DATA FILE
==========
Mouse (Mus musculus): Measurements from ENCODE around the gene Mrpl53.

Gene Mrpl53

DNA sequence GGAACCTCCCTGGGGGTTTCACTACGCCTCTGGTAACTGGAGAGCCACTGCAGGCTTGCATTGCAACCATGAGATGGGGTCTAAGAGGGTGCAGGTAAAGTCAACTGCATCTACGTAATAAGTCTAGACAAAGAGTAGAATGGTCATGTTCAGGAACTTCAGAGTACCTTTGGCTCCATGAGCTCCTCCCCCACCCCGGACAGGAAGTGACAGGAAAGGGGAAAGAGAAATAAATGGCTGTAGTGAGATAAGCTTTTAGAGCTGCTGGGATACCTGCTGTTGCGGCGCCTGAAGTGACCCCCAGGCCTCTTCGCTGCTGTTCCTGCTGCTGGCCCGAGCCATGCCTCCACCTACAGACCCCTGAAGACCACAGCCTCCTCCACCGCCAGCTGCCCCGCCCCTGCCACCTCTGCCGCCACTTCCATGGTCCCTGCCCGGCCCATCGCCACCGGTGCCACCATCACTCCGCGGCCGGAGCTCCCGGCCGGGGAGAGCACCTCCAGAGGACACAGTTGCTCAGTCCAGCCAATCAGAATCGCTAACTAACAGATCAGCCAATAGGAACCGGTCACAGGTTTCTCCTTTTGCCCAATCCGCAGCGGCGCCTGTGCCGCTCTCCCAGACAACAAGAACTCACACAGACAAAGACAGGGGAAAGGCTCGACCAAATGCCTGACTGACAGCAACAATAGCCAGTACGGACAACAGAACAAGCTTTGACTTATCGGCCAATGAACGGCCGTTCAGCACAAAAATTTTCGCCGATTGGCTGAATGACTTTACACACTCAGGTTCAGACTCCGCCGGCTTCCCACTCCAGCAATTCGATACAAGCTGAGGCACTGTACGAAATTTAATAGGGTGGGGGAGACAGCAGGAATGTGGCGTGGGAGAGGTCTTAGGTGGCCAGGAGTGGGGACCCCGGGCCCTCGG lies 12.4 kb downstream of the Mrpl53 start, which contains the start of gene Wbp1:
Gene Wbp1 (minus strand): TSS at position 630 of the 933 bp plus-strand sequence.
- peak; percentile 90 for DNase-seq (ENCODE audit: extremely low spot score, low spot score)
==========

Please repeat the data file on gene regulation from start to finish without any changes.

Mouse (Mus musculus): Measurements from ENCODE around the gene Mrpl53.

Gene Mrpl53

DNA sequence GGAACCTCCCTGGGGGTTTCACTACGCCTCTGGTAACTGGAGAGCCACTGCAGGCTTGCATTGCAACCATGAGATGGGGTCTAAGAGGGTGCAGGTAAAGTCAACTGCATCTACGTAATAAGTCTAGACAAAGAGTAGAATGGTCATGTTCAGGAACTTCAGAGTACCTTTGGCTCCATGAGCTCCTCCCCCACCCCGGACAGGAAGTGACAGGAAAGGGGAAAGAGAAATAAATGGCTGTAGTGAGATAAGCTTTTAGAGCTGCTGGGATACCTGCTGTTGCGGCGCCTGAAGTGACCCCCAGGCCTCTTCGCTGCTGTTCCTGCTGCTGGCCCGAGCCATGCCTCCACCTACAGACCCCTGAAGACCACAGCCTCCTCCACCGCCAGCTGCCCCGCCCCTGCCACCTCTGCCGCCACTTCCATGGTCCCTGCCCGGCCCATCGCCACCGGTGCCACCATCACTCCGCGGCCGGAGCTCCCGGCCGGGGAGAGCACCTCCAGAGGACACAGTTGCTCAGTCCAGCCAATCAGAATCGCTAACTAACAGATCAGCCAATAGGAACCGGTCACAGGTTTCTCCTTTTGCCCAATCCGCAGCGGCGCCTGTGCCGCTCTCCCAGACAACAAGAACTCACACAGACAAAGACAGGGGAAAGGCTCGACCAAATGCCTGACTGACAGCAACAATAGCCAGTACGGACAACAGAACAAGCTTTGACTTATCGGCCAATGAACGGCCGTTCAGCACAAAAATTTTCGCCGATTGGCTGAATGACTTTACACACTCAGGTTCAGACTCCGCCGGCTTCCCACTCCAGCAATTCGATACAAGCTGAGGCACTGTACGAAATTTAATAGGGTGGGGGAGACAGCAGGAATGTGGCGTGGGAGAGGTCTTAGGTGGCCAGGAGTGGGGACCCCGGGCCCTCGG lies 12.4 kb downstream of the Mrpl53 start, which contains the start of gene Wbp1:
Gene Wbp1 (minus strand): TSS at position 630 of the 933 bp plus-strand sequence.
- peak; percentile 90 for DNase-seq (ENCODE audit: extremely low spot score, low spot score)